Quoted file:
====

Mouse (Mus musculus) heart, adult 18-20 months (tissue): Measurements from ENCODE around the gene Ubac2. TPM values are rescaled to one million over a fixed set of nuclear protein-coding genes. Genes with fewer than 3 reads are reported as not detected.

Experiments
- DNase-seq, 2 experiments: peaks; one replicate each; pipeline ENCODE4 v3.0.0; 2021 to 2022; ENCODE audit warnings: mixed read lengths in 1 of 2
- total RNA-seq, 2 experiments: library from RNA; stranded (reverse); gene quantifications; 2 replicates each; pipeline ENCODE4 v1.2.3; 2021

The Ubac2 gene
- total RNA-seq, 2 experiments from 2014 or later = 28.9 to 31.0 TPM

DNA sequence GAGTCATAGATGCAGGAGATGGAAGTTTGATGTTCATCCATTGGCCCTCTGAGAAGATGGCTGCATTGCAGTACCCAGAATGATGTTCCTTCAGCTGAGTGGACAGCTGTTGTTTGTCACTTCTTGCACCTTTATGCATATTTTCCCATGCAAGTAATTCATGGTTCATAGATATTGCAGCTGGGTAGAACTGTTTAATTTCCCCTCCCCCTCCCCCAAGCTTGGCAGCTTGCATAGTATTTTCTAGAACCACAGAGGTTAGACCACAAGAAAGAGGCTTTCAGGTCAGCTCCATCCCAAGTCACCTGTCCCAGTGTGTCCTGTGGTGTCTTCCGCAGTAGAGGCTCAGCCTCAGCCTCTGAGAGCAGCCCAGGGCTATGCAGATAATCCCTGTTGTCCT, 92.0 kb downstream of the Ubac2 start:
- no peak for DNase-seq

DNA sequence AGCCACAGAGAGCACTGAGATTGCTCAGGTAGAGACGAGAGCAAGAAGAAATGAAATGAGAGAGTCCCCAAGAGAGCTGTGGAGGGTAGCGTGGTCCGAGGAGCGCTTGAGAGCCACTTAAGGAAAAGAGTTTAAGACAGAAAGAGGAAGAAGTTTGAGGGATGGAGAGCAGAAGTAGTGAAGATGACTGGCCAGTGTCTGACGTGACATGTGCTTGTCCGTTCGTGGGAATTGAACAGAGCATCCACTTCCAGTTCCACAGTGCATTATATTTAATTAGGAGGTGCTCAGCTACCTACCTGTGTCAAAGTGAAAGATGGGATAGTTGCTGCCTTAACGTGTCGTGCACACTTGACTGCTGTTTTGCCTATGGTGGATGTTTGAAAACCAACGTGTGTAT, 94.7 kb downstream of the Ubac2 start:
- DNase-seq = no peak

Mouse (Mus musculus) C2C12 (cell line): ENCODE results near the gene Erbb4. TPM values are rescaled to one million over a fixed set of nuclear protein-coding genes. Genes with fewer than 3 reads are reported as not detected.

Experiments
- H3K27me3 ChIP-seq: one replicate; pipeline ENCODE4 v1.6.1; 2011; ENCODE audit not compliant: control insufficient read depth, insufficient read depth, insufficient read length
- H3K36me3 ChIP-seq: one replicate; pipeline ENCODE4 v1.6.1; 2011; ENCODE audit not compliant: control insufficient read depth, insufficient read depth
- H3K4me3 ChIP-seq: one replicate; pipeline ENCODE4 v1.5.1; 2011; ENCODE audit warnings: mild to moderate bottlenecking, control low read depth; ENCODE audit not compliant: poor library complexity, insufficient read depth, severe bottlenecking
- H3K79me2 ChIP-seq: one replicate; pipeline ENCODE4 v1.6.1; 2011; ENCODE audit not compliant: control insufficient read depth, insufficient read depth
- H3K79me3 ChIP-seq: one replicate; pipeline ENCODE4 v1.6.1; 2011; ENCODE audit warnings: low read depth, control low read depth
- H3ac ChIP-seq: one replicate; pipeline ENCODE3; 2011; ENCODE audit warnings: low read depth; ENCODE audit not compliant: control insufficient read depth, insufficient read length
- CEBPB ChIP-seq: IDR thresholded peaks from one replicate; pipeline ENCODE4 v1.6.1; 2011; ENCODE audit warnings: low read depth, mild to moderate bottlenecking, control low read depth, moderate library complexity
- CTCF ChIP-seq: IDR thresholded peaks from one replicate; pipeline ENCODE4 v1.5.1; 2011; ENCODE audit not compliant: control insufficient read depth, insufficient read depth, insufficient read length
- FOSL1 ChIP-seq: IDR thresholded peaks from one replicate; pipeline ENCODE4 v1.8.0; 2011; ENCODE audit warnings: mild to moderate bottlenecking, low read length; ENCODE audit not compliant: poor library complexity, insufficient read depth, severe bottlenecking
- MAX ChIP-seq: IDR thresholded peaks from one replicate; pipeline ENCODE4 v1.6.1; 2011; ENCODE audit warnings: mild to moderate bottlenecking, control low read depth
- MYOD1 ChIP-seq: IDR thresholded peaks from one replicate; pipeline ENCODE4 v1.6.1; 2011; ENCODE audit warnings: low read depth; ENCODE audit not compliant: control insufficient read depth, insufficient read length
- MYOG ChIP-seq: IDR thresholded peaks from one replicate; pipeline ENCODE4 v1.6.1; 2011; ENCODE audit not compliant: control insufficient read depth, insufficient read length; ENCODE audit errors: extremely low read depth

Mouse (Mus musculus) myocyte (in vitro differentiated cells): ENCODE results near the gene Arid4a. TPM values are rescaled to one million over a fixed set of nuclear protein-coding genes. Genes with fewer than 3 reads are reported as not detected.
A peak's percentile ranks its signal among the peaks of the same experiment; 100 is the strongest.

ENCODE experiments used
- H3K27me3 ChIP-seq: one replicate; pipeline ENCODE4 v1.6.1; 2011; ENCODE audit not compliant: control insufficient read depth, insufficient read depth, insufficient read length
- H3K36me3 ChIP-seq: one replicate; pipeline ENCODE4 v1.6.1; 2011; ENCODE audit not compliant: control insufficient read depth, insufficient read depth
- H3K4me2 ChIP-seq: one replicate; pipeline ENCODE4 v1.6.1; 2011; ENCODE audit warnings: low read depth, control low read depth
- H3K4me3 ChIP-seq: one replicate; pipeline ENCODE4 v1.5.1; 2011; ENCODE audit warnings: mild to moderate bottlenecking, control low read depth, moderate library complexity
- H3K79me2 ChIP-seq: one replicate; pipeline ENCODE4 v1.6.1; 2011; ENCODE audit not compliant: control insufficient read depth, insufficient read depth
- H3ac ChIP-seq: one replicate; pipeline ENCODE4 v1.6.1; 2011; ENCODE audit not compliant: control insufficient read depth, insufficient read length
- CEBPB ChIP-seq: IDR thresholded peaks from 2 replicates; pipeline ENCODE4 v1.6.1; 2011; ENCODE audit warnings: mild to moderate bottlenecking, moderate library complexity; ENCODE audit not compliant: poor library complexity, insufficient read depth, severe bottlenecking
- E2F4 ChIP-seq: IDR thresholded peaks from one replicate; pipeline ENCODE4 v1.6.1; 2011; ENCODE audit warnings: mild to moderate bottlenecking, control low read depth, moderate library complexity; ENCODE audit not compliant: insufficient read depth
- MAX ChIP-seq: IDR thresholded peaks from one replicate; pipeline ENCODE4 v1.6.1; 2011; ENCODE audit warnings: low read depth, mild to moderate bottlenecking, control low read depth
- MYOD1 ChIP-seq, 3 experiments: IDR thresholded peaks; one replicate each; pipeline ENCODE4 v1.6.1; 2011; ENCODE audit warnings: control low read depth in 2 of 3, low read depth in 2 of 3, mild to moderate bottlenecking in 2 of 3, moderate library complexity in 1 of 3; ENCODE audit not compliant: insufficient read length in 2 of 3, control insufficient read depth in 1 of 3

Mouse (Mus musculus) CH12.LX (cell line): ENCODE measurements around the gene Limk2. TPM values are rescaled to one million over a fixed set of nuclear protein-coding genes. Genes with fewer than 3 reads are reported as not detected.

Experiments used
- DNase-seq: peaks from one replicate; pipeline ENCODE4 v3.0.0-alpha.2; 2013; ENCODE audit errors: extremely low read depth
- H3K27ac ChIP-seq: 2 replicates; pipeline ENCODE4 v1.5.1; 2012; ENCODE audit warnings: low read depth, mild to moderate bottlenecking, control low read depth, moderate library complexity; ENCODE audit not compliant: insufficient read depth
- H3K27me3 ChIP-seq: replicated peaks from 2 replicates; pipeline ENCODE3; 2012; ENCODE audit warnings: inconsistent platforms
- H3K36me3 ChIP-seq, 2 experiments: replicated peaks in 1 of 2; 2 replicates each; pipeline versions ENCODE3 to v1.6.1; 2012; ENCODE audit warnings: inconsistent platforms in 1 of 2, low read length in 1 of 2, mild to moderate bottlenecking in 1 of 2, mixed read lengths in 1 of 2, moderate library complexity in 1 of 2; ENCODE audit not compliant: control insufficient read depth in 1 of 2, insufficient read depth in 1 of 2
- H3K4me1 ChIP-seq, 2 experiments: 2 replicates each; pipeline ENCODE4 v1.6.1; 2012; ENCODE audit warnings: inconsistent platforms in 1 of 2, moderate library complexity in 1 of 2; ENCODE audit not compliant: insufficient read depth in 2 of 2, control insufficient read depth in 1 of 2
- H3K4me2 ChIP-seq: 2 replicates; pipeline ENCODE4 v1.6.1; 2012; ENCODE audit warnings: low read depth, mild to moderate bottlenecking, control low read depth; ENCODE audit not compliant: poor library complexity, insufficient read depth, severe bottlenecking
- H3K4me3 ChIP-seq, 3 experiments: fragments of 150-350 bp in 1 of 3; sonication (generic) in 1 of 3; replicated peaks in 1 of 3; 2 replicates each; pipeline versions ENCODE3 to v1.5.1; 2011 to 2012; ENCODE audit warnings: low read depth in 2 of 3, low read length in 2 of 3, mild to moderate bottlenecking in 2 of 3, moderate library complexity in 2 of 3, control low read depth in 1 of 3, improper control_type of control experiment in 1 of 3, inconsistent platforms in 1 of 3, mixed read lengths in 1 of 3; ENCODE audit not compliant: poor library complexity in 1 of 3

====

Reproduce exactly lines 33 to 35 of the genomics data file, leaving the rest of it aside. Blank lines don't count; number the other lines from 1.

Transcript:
- H3ac ChIP-seq: one replicate; pipeline ENCODE4 v1.6.1; 2011; ENCODE audit not compliant: control insufficient read depth, insufficient read length
- CEBPB ChIP-seq: IDR thresholded peaks from 2 replicates; pipeline ENCODE4 v1.6.1; 2011; ENCODE audit warnings: mild to moderate bottlenecking, moderate library complexity; ENCODE audit not compliant: poor library complexity, insufficient read depth, severe bottlenecking
- E2F4 ChIP-seq: IDR thresholded peaks from one replicate; pipeline ENCODE4 v1.6.1; 2011; ENCODE audit warnings: mild to moderate bottlenecking, control low read depth, moderate library complexity; ENCODE audit not compliant: insufficient read depth